Peter Buck
George Cautherley
Steven Conn
Louise Edwards
Staci Ford
John Haddad
Vincent Ho
Sibing He
Kendall Johnson
Marjorie King
Selina Lai
Aili Li
Qing Liu
Jianping Ni
Robert Nield
Stefani Pfeiffer
Cole Roskam
Eileen Scully
John Wong
Elsha Yiu

Professor Louise Edwards
Professor of Modern China Studies at The Hong Kong University

Paper Title:
Shanghai Girls’ American Dreams: Ling Long Magazine and Imagining American Depravity in the 1930s

Professor Edwards is currently working on a series of projects centered around gendered cultures of war in China in the 20th century. Her book-length publications include Gender, Politics and Democracy: Women’s Suffrage in China (Stanford University Press, 2008); Men and Women in Qing China: Gender in The Red Chamber Dream (Brill 1994, Hawaii University Press 2001); Censored by Confucius: Ghost Stories by Yuan Mei, (M. E. Sharpe 1996, with Kam Louie); Celebrity in China (Hong Kong University Press 2009, with Elaine Jeffreys) and a series of edited volumes with Mina Roces including Women’s Movements in Asia: Feminisms and Transnational Activism (Routledge 2010); The Politics of Dress in Asia and the Americas (Sussex Academic 2007); Women’s Suffrage in Asia (RoutledgeCurzon 2004); and Women in Asia: Tradition, Modernity and Globalization (Allen and Unwin, Michigan University Press 2000).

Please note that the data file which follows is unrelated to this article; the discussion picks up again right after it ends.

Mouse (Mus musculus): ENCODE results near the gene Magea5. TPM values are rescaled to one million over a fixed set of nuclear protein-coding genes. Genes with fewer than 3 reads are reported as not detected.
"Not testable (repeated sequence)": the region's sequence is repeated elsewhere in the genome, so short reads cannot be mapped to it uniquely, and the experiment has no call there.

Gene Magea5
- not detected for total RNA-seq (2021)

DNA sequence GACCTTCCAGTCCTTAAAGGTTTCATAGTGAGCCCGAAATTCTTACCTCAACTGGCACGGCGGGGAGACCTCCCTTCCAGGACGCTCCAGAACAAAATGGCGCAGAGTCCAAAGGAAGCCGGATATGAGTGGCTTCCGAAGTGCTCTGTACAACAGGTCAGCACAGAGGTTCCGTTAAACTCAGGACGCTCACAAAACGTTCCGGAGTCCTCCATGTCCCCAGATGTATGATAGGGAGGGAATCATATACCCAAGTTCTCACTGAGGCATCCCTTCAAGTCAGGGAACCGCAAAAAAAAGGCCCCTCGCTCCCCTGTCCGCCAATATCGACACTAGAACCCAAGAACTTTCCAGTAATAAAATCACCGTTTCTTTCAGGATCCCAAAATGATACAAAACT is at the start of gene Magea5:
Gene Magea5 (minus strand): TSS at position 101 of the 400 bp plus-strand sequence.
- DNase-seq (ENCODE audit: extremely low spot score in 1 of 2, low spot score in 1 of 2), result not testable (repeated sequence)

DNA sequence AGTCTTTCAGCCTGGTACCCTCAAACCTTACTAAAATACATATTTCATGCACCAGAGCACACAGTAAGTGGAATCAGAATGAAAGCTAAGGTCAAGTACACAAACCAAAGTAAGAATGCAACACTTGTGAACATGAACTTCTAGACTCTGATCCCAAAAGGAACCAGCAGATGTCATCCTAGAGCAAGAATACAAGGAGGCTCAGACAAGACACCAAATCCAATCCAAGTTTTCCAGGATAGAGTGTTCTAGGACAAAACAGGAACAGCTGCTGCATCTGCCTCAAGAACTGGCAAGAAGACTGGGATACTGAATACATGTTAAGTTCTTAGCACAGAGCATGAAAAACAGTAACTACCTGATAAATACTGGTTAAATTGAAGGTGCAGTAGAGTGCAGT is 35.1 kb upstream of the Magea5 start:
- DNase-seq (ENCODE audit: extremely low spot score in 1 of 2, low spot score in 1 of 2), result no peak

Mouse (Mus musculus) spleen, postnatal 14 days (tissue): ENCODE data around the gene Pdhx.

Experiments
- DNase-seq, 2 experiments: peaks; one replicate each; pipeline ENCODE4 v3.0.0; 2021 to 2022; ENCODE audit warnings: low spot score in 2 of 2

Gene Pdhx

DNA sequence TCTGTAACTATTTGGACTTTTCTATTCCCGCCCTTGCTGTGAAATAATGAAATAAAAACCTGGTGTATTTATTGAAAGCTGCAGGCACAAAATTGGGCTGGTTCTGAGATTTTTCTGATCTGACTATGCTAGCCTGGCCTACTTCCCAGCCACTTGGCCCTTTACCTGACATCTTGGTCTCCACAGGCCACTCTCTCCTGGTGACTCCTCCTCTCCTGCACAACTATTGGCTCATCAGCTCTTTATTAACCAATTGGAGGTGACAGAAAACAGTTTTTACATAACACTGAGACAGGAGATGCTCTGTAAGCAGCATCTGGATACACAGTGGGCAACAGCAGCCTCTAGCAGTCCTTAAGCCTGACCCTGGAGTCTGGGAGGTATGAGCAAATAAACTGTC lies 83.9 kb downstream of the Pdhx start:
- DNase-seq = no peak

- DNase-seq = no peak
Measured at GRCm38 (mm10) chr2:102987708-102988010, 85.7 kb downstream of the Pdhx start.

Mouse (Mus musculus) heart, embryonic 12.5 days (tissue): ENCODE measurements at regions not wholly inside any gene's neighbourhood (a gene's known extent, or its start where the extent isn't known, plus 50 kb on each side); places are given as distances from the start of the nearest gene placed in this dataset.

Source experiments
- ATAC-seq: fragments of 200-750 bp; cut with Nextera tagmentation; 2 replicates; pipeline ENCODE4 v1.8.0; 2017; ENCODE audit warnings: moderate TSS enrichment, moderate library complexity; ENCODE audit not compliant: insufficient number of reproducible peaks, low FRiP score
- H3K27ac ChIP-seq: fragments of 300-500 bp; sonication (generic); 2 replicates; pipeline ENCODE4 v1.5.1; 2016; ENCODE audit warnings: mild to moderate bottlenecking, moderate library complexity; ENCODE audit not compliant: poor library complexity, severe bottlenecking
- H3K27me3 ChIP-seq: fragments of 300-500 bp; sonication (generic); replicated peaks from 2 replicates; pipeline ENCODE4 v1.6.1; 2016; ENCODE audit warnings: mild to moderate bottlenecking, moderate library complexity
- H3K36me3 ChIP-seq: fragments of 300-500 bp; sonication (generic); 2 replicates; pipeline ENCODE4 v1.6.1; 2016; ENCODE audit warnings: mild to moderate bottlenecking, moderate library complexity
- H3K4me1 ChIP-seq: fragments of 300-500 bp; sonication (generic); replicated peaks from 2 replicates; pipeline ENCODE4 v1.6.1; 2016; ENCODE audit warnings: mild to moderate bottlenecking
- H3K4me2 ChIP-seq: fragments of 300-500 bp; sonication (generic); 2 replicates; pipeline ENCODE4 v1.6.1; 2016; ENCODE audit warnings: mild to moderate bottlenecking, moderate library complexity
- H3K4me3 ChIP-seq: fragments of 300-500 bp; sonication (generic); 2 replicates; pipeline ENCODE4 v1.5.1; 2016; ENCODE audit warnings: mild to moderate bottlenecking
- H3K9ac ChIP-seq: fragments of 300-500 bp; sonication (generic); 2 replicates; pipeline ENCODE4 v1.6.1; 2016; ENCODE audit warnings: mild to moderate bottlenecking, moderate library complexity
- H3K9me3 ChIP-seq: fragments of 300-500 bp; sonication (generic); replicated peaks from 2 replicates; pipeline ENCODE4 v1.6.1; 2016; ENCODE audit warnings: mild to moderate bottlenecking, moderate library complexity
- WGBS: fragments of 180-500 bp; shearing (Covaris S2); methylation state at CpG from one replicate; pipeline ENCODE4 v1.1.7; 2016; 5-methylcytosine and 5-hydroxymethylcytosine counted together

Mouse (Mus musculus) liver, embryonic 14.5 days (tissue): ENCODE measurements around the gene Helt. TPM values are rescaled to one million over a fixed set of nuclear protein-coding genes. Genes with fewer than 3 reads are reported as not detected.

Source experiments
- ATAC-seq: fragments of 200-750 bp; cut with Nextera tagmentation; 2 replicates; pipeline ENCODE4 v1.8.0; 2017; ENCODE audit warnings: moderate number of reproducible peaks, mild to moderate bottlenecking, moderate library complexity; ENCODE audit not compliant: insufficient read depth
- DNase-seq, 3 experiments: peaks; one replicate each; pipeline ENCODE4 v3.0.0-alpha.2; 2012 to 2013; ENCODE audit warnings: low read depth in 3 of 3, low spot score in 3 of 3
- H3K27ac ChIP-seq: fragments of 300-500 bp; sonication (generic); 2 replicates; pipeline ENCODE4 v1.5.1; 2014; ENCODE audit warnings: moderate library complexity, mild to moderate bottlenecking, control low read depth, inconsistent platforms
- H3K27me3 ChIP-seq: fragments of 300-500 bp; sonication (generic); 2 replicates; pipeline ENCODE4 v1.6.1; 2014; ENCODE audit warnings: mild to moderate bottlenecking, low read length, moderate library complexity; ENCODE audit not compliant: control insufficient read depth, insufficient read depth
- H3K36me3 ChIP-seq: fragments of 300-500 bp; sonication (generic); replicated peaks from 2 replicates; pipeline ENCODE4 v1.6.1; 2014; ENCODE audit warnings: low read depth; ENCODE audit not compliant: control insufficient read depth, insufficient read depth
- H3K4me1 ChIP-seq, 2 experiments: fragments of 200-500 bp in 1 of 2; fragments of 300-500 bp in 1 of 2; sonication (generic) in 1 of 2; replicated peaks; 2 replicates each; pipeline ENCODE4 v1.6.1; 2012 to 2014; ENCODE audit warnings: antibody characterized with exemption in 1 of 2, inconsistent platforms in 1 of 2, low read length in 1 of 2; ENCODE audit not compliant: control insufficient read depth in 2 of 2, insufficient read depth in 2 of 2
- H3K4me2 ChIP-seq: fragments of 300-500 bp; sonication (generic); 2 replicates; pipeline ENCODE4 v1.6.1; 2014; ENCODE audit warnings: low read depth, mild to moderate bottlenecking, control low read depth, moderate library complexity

This article explores the way in which images of the United States of America [USA, America] featured in the 1930s Shanghai women’s magazine Ling Long. I argue that in the first few years of the magazine’s life, the USA became an important symbolic location for readers of the magazine as they grappled with their own pressing personal concerns in negotiations with families and communities about appropriate feminine behavior. Readers of the magazine found in the depiction of life in the USA answers to their anxieties about ‘How much dancing is too much dancing?’ and ‘What are the limits to a decent girl’s socializing in public?’ In this period of rapid social and cultural change Ling Long’s editors clearly felt women wanted guidance about appropriate behavioral limits for their modern city lifestyle in vibrant, cosmopolitan Shanghai. With the boundaries for behavior set in their mothers’ and grandmothers’ days no longer relevant, ‘W hat was a girl to do?’...